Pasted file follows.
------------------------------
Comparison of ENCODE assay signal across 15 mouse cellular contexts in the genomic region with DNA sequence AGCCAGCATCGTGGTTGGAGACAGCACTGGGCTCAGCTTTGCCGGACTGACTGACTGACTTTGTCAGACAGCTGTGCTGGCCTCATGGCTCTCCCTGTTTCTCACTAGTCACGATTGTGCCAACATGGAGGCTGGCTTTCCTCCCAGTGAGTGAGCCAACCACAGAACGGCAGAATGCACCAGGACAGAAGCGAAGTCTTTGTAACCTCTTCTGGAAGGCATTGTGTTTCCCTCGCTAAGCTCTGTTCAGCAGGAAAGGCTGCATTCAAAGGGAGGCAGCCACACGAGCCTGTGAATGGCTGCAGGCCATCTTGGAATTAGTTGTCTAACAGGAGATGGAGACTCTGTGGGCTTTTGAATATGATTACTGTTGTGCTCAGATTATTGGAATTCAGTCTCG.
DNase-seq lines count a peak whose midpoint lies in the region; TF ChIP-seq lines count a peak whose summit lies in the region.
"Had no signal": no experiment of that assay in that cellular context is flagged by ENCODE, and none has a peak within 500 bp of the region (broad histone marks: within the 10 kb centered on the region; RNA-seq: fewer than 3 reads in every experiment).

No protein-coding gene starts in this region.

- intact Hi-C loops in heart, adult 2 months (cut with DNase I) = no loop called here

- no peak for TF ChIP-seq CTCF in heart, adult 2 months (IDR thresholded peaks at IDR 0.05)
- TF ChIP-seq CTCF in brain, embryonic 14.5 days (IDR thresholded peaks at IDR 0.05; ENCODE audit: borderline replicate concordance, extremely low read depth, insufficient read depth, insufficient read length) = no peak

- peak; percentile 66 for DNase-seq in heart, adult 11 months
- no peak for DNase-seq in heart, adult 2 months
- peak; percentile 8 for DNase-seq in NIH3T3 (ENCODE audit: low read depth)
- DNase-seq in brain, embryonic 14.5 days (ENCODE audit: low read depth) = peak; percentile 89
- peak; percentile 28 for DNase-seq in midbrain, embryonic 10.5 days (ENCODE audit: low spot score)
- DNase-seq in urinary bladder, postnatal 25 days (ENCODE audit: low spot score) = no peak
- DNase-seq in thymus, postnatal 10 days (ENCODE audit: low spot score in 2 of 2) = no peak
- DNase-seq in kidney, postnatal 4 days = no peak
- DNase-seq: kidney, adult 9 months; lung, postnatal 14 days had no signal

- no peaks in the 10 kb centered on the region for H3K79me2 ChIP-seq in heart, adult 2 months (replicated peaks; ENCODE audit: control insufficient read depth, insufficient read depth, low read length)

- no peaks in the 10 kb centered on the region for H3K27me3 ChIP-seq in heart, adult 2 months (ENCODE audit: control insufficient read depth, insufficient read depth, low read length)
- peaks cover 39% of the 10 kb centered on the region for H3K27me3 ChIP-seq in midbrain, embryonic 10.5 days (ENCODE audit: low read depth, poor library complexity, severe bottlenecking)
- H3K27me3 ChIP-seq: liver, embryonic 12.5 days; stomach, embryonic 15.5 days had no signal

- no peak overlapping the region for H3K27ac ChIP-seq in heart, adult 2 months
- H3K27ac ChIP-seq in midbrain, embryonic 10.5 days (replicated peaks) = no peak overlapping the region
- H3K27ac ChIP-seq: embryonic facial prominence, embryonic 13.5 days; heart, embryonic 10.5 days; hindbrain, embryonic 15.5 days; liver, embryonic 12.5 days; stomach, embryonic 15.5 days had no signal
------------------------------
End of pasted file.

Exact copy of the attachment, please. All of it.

Comparison of ENCODE assay signal across 15 mouse cellular contexts in the genomic region with DNA sequence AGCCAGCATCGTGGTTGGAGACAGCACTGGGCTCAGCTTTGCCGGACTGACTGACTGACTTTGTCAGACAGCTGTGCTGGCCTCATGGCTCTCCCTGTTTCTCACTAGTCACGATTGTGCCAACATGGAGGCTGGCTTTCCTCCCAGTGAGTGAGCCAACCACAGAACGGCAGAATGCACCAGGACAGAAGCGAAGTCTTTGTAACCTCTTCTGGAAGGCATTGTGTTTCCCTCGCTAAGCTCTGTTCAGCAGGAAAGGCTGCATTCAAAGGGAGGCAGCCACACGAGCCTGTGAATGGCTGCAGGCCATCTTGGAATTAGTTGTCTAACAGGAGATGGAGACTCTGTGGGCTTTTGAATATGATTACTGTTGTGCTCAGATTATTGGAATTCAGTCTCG.
DNase-seq lines count a peak whose midpoint lies in the region; TF ChIP-seq lines count a peak whose summit lies in the region.
"Had no signal": no experiment of that assay in that cellular context is flagged by ENCODE, and none has a peak within 500 bp of the region (broad histone marks: within the 10 kb centered on the region; RNA-seq: fewer than 3 reads in every experiment).

No protein-coding gene starts in this region.

- intact Hi-C loops in heart, adult 2 months (cut with DNase I) = no loop called here

- no peak for TF ChIP-seq CTCF in heart, adult 2 months (IDR thresholded peaks at IDR 0.05)
- TF ChIP-seq CTCF in brain, embryonic 14.5 days (IDR thresholded peaks at IDR 0.05; ENCODE audit: borderline replicate concordance, extremely low read depth, insufficient read depth, insufficient read length) = no peak

- peak; percentile 66 for DNase-seq in heart, adult 11 months
- no peak for DNase-seq in heart, adult 2 months
- peak; percentile 8 for DNase-seq in NIH3T3 (ENCODE audit: low read depth)
- DNase-seq in brain, embryonic 14.5 days (ENCODE audit: low read depth) = peak; percentile 89
- peak; percentile 28 for DNase-seq in midbrain, embryonic 10.5 days (ENCODE audit: low spot score)
- DNase-seq in urinary bladder, postnatal 25 days (ENCODE audit: low spot score) = no peak
- DNase-seq in thymus, postnatal 10 days (ENCODE audit: low spot score in 2 of 2) = no peak
- DNase-seq in kidney, postnatal 4 days = no peak
- DNase-seq: kidney, adult 9 months; lung, postnatal 14 days had no signal

- no peaks in the 10 kb centered on the region for H3K79me2 ChIP-seq in heart, adult 2 months (replicated peaks; ENCODE audit: control insufficient read depth, insufficient read depth, low read length)

- no peaks in the 10 kb centered on the region for H3K27me3 ChIP-seq in heart, adult 2 months (ENCODE audit: control insufficient read depth, insufficient read depth, low read length)
- peaks cover 39% of the 10 kb centered on the region for H3K27me3 ChIP-seq in midbrain, embryonic 10.5 days (ENCODE audit: low read depth, poor library complexity, severe bottlenecking)
- H3K27me3 ChIP-seq: liver, embryonic 12.5 days; stomach, embryonic 15.5 days had no signal

- no peak overlapping the region for H3K27ac ChIP-seq in heart, adult 2 months
- H3K27ac ChIP-seq in midbrain, embryonic 10.5 days (replicated peaks) = no peak overlapping the region
- H3K27ac ChIP-seq: embryonic facial prominence, embryonic 13.5 days; heart, embryonic 10.5 days; hindbrain, embryonic 15.5 days; liver, embryonic 12.5 days; stomach, embryonic 15.5 days had no signal